If you thought that the classic Bordeaux and Burgundy wines have no parallel in the wine world, think again. The Super Tuscan wines of Masseto is one of the most well-known and best-performing contenders on the Liv-ex Italy 50 index and continues to dazzle more than thirty-five years after its first vintage.
The Masseto estate wines are made entirely from French Merlot grapes grown on Italian soil in the sunny Bolgheri region. A considerable proportion of the wine produced here is even sold through Bordeaux merchants.
Founding of the estate and winery
The Masseto estate was founded in 1981 by Lodovico Antinori, who intended to replicate the success of French fine wines by producing Bordeaux-style reds in Bolgheri. He created two of Italy’s leading Super Tuscan labels – Ornellaia and Masseto. In fact, until Masseto’s own winery opened in 2019, the wines were vinified and aged in the cellars of the Ornellaia estate, as both estates are owned by the same family – currently, the Frescobaldis.
The new Masseto winery, nicknamed ‘The Quarry’, is an ultramodern facility spread across 27,000 square feet of underground space. Designed by Milan’s Zitomori studio, the architecture features ample amounts of brushed concrete, steel, glass, and blue-grey claystone that recalls the Masseto terrain. It houses a revamped cellar, state-of-the-art vinification equipment, and a wine caveau that showcases all 32 Masseto vintages produced in the past. The 33rd vintage (dated 2018) was the first to be produced entirely in the new winery. In the words of estate director and winemaker Axel Heinz, “our winemaking is about reducing the process, reducing intervention, with a ‘less is more’ philosophy.”
Secrets of the sloping terroir
The name Masseto comes from ‘masso’, which means rock or boulder in Italian. The vineyards stretch across the slope of the Masseto hill, where the unique greyish-blue clay is as hard as rock but well-suited for cultivating Merlot grapes. While the terroir can be split into three main sections – Massetoe Alto, Masseto Centrale and Masseto Junior -, it is the clay-heavy slope of Masseto Centrale that gives the merlot its characteristic structure, density, and rich tannins. Influence of the two other zones is necessary to soften the structure and achieve the fine balance that contributes to Masseto’s iconic stature.
Rise of the Tuscan Petrus
The first Masseto vintage, when released in 1986, became an immediate hit. The estate and its vintages grew in fame with successive launches through the 1990s, 2000s, and early 2010s. The 2001 vintage secured a perfect 100-point critic’s score and cemented Masseto’s status in the wine world’s international hall of fame, where it has remained ever since.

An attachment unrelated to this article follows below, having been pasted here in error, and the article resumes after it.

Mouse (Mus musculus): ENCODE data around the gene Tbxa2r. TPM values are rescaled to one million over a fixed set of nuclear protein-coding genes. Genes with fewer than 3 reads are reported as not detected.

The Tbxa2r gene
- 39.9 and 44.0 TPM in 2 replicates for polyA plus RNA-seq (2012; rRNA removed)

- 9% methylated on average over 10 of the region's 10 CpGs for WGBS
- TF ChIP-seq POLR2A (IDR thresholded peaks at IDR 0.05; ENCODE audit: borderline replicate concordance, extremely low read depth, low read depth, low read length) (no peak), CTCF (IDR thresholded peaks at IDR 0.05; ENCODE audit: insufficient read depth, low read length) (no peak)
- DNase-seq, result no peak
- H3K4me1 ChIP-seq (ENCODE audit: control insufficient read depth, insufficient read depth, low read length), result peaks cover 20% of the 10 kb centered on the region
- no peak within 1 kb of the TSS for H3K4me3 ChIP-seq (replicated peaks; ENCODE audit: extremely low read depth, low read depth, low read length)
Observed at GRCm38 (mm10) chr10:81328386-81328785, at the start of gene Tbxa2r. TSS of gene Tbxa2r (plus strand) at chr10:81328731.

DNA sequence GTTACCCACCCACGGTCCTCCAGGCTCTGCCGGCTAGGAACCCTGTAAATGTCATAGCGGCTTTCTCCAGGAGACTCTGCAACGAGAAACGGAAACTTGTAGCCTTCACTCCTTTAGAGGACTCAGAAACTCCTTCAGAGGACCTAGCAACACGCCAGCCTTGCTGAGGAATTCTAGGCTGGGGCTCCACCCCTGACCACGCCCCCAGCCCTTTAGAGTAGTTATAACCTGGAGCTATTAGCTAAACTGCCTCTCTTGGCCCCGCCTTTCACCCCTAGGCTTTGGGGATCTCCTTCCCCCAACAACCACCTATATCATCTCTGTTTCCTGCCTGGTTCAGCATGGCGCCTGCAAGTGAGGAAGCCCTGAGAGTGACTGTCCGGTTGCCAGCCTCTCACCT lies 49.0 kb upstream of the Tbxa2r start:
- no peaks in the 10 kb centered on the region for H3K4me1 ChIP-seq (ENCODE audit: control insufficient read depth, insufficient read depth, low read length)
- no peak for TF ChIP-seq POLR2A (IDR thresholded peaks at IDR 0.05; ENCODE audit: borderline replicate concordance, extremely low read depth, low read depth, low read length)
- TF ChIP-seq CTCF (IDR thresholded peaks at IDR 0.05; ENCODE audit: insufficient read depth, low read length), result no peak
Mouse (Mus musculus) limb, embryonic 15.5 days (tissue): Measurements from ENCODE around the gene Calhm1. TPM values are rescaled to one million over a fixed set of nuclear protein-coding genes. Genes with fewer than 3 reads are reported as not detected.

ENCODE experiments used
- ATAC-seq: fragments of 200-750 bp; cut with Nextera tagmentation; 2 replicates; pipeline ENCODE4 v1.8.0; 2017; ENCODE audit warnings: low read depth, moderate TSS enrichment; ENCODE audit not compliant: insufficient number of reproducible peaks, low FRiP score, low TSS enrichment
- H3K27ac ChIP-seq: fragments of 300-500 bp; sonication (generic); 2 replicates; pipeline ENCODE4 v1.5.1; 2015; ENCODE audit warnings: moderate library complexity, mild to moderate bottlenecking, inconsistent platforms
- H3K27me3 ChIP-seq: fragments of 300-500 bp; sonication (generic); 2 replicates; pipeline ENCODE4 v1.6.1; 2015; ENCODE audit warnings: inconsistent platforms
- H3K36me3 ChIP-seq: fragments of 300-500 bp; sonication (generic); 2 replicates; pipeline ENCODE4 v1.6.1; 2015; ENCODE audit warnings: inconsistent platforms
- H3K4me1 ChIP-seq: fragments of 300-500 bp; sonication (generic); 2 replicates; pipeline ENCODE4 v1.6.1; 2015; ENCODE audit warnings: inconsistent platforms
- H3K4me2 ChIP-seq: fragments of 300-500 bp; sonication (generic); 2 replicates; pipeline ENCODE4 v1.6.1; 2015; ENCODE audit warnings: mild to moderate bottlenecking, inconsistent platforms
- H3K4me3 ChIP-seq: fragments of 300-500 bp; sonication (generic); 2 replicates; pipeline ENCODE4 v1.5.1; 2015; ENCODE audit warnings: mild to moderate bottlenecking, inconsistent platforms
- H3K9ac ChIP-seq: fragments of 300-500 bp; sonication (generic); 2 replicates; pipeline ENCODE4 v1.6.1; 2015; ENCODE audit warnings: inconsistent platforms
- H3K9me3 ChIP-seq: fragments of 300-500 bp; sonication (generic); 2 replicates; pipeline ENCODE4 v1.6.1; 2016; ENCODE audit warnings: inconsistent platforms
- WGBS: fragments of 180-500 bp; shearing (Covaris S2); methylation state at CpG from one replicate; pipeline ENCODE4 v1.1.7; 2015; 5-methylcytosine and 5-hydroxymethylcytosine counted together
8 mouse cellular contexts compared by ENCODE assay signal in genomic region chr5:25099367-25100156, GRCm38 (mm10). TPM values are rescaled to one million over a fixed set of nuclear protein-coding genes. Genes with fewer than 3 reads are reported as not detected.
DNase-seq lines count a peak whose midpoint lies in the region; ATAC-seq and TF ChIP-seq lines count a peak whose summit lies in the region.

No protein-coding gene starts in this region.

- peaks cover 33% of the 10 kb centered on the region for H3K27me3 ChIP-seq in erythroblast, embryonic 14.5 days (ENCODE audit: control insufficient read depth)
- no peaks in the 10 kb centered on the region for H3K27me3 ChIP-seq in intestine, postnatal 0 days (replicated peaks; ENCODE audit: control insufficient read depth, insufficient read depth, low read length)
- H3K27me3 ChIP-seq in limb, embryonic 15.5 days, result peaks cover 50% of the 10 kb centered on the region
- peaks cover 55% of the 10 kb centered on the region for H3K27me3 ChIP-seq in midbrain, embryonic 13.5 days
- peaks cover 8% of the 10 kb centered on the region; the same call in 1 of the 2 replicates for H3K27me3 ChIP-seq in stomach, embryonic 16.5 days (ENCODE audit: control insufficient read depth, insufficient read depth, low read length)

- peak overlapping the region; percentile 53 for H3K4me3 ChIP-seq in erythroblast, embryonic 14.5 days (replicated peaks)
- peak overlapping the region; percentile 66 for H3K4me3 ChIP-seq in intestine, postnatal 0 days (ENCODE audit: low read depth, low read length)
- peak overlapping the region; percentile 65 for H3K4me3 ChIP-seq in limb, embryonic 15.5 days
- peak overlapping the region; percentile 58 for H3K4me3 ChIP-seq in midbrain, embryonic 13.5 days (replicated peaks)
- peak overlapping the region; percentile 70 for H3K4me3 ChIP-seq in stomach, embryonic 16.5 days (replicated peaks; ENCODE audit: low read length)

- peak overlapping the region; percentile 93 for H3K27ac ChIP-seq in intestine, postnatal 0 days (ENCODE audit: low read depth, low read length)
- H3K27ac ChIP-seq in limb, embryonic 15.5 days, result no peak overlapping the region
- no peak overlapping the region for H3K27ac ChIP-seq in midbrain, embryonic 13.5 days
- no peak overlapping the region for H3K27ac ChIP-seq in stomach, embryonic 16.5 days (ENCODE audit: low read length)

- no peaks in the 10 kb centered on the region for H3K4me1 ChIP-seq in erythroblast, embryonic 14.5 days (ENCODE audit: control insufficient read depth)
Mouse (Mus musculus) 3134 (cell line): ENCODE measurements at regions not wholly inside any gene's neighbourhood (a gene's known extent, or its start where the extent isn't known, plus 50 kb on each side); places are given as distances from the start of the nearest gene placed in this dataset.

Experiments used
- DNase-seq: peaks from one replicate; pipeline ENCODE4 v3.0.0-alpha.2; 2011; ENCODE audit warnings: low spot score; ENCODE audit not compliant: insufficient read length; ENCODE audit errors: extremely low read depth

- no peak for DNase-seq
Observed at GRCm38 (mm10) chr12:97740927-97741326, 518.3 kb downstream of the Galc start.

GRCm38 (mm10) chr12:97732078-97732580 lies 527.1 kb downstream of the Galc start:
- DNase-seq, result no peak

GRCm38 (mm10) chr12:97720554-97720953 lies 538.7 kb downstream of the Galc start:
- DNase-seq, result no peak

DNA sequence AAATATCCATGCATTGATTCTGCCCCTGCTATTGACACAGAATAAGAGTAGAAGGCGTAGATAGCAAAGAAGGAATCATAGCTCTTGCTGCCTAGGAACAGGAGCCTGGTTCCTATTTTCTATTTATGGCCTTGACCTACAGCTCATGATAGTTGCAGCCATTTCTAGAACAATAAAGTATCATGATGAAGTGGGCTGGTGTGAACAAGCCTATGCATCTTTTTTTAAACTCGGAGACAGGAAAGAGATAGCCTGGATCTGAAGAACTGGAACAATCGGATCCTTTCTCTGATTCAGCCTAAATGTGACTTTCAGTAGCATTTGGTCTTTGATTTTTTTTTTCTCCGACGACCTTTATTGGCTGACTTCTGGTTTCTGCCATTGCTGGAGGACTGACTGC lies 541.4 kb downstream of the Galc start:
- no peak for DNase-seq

The 2011 and 2016 also went on to win perfect 100-point scores from internationally acclaimed wine critic James Suckling, who was one of the first experts to recognise the potential of the Masseto wines. He is said to have advised Antinori in the 1980s that the merlot could become the ‘Petrus of Tuscany’ if bottled separately.
Scarcity, status, and a second wine
This single-vineyard Merlot cuvée is produced in limited quantities of just about 30,000 bottles a year. Opening prices can go up to £650, but the superb quality of the wines creates consistently high demand. Driven by the scarcity of production and cult status of the label, the wines sell out within weeks of their launch.
While the first Masseto wine was named simply ‘Merlot’, the second is christened ‘Massetino’. It was launched in the autumn of 2019, in the wake of a hot and dry period that saw lesser than usual production of Masseto. The estate felt it was the right moment to explore the production and distribution of a second wine.
Fine wine flavours of the magic merlot
The Petrus of Italy is a rich and decadentfinewine that shines with the aromas of dark cherries, plums, and chocolate. A hint of citrus on the balanced acidity speaks of the Italian influence on French merlot. A distinct oak character and earthy notes add to the complexity of the profile. The vintages are finessed and fresh and consistently taste soft yet structured.
All those years ago, Antinori’s decision to pursue merlot instead of the usual cab sauv paved the way for independent winemaking across the country. Since then, Italy’s magic merlot has been the gold standard for Tuscan wines and is today a red-hot collectible in the world of fine wines that promises to keep delivering successive hits in the years to come.